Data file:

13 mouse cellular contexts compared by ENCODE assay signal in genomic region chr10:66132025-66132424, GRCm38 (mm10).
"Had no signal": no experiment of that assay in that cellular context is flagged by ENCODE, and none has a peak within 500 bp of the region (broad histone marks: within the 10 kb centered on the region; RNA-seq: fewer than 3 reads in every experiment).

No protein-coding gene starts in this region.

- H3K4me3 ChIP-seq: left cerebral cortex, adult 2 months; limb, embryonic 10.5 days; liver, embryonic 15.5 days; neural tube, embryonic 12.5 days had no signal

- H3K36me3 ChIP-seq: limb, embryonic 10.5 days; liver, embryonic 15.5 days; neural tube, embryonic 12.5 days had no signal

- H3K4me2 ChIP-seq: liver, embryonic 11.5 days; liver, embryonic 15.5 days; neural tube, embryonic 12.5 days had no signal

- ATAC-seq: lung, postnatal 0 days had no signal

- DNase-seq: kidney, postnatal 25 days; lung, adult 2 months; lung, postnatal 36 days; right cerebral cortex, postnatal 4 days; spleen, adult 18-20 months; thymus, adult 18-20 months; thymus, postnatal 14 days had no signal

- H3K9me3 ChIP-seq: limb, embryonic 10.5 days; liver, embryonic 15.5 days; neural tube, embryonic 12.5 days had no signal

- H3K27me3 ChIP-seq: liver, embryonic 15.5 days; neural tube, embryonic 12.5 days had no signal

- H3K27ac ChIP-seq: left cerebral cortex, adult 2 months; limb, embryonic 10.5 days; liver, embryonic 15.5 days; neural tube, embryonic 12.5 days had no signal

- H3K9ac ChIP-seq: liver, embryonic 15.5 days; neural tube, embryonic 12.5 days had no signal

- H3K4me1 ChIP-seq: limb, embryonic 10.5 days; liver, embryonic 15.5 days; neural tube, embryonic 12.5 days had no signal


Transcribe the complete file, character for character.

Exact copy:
13 mouse cellular contexts compared by ENCODE assay signal in genomic region chr10:66132025-66132424, GRCm38 (mm10).
"Had no signal": no experiment of that assay in that cellular context is flagged by ENCODE, and none has a peak within 500 bp of the region (broad histone marks: within the 10 kb centered on the region; RNA-seq: fewer than 3 reads in every experiment).

No protein-coding gene starts in this region.

- H3K4me3 ChIP-seq: left cerebral cortex, adult 2 months; limb, embryonic 10.5 days; liver, embryonic 15.5 days; neural tube, embryonic 12.5 days had no signal

- H3K36me3 ChIP-seq: limb, embryonic 10.5 days; liver, embryonic 15.5 days; neural tube, embryonic 12.5 days had no signal

- H3K4me2 ChIP-seq: liver, embryonic 11.5 days; liver, embryonic 15.5 days; neural tube, embryonic 12.5 days had no signal

- ATAC-seq: lung, postnatal 0 days had no signal

- DNase-seq: kidney, postnatal 25 days; lung, adult 2 months; lung, postnatal 36 days; right cerebral cortex, postnatal 4 days; spleen, adult 18-20 months; thymus, adult 18-20 months; thymus, postnatal 14 days had no signal

- H3K9me3 ChIP-seq: limb, embryonic 10.5 days; liver, embryonic 15.5 days; neural tube, embryonic 12.5 days had no signal

- H3K27me3 ChIP-seq: liver, embryonic 15.5 days; neural tube, embryonic 12.5 days had no signal

- H3K27ac ChIP-seq: left cerebral cortex, adult 2 months; limb, embryonic 10.5 days; liver, embryonic 15.5 days; neural tube, embryonic 12.5 days had no signal

- H3K9ac ChIP-seq: liver, embryonic 15.5 days; neural tube, embryonic 12.5 days had no signal

- H3K4me1 ChIP-seq: limb, embryonic 10.5 days; liver, embryonic 15.5 days; neural tube, embryonic 12.5 days had no signal